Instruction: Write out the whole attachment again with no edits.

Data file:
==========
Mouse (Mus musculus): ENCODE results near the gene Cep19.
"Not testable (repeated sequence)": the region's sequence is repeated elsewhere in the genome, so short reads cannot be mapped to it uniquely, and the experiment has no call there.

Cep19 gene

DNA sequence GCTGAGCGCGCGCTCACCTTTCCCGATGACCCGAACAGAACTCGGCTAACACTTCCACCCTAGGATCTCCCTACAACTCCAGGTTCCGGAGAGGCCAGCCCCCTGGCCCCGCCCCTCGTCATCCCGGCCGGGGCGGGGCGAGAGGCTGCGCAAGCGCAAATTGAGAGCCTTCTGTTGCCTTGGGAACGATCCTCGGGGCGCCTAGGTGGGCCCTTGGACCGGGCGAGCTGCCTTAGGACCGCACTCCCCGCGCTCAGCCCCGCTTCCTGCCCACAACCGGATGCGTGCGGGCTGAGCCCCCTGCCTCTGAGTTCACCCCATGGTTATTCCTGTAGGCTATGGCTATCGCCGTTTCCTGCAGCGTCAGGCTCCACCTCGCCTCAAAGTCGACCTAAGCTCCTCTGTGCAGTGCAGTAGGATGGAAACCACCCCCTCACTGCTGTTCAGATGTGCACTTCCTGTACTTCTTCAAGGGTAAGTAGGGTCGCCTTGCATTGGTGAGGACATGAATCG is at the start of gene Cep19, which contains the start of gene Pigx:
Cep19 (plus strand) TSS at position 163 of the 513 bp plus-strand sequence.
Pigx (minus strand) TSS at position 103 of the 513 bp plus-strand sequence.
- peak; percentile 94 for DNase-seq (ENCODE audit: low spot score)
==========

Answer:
Mouse (Mus musculus): ENCODE results near the gene Cep19.
"Not testable (repeated sequence)": the region's sequence is repeated elsewhere in the genome, so short reads cannot be mapped to it uniquely, and the experiment has no call there.

Cep19 gene

DNA sequence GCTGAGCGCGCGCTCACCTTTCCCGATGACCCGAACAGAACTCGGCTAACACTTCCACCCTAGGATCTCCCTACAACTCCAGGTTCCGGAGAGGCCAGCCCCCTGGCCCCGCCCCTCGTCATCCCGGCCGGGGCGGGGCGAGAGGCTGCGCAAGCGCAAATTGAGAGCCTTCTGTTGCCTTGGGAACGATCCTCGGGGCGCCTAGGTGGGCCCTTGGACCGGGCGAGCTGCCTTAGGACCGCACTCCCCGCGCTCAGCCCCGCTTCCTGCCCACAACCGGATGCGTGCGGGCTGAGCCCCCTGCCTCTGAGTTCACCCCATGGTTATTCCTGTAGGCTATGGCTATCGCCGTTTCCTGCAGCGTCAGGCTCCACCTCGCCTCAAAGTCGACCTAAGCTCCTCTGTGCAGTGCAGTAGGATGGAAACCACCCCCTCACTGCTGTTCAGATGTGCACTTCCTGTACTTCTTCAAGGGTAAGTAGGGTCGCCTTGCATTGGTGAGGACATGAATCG is at the start of gene Cep19, which contains the start of gene Pigx:
Cep19 (plus strand) TSS at position 163 of the 513 bp plus-strand sequence.
Pigx (minus strand) TSS at position 103 of the 513 bp plus-strand sequence.
- peak; percentile 94 for DNase-seq (ENCODE audit: low spot score)